A pilot program by the Atlantic County Prosecutor’s Office is teaching police and special needs students about one another.
The Atlantic County Special Needs Registry School Outreach Program brought police from three different municipalities into classrooms to learn about — and help teach — students with special needs.
“Having the police officers come in was incredible because (the students) saw them as a real person,” said Brigantine special education teacher Luanne Klemm. “By the end of the five weeks they felt comfortable talking to (the police) about personal experiences they had. So, the kids absolutely loved it.”
She admits they were hesitant at first, especially since some of the students had already had officers at their homes for issues.
But, that was the purpose behind the program, according to Raymond Royster, community outreach director for the Prosecutor’s Office.
“It allows the officers to go into the school system within their jurisdictions to learn about the kids (there),” he explained.
It expands upon the Atlantic County Special Needs Registry that was started two years ago, which allows those with special needs to register in case of an emergency or interaction with law enforcement.
Royster and Lt. William Adamson of the Special Victims Unit worked together to develop the program, with both bringing a personal connection.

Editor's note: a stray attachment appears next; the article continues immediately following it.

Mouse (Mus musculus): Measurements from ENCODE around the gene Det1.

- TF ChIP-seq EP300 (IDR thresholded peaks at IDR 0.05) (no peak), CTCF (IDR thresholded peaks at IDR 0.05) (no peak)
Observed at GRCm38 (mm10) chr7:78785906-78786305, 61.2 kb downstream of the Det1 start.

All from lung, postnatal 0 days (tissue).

“We both care for a love a special needs child,” Royster said.
Brigantine, Egg Harbor City and Northfield were chosen because they represented different demographics in the county, he explained.
It didn’t take much to get the districts to answer the call.
“You three towns couldn’t have been easier to work with,” Adamson said as the group gathered a news conference heralding the program last week.
It led off Week 6, which brought the students to the officers this time. The classes visited the police department in their respective towns. Each student also got a certificate marking their graduation.
But even before the program was done, its success was already being heard in other departments.
Four or five police chiefs called asking when the program would come to their districts, Adamson said.
They expect to do five or six more schools in the spring.
The education doesn’t stop with the children and officers, Royster said.
“But parents also learn that you can trust the police to teach and protect your children if there’s an emergency as well,” he said.
“It’s been amazing for our scholars, it’s been amazing for our community, and I think it’s been amazing for the police officers as well,” said Lisa Glick, supervisor of special education for Brigantine schools.
“(The officers) are so enthusiastic about coming in and they take great pride in the lessons they are creating,” she continued. “They really enjoy working with our scholars.”
Prosecutor Will Reynolds promised more from his office, saying his office is committed to showing how much they care about those they serve and changing the perspective many have about law enforcement.
“I think a program like this is a great way for the community to learn more about people with different abilities and how you can approach them,” Glick said. “This program has been absolutely amazing.”